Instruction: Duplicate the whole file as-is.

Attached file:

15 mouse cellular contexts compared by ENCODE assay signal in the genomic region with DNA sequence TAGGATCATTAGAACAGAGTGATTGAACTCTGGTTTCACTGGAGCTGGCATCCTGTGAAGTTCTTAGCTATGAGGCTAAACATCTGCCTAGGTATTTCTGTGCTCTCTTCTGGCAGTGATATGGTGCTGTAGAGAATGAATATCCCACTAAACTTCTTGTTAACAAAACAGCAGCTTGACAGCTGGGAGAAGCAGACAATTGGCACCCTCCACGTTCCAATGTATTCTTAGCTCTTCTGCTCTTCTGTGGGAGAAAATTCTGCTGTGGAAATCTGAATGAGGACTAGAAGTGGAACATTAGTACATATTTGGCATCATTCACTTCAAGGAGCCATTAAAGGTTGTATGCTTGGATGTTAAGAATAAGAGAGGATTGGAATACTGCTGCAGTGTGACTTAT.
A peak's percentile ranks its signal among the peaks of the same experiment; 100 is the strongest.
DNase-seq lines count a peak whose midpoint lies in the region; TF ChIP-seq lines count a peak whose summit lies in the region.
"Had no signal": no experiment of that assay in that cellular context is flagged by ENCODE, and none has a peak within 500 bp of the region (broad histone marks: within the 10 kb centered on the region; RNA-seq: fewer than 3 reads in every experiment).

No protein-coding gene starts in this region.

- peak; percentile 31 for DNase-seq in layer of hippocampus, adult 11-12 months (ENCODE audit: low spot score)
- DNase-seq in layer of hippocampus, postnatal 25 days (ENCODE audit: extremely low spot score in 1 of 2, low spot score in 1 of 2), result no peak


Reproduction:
15 mouse cellular contexts compared by ENCODE assay signal in the genomic region with DNA sequence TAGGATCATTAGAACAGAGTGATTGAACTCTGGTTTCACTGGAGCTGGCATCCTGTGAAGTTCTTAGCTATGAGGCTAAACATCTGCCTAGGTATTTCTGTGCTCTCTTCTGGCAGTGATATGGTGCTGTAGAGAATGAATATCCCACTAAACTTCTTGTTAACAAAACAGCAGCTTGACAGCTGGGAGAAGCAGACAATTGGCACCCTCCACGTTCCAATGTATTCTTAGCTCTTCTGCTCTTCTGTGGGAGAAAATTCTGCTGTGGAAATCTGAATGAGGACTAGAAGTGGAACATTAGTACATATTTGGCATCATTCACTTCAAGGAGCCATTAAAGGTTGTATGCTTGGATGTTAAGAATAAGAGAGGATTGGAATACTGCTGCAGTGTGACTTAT.
A peak's percentile ranks its signal among the peaks of the same experiment; 100 is the strongest.
DNase-seq lines count a peak whose midpoint lies in the region; TF ChIP-seq lines count a peak whose summit lies in the region.
"Had no signal": no experiment of that assay in that cellular context is flagged by ENCODE, and none has a peak within 500 bp of the region (broad histone marks: within the 10 kb centered on the region; RNA-seq: fewer than 3 reads in every experiment).

No protein-coding gene starts in this region.

- peak; percentile 31 for DNase-seq in layer of hippocampus, adult 11-12 months (ENCODE audit: low spot score)
- DNase-seq in layer of hippocampus, postnatal 25 days (ENCODE audit: extremely low spot score in 1 of 2, low spot score in 1 of 2), result no peak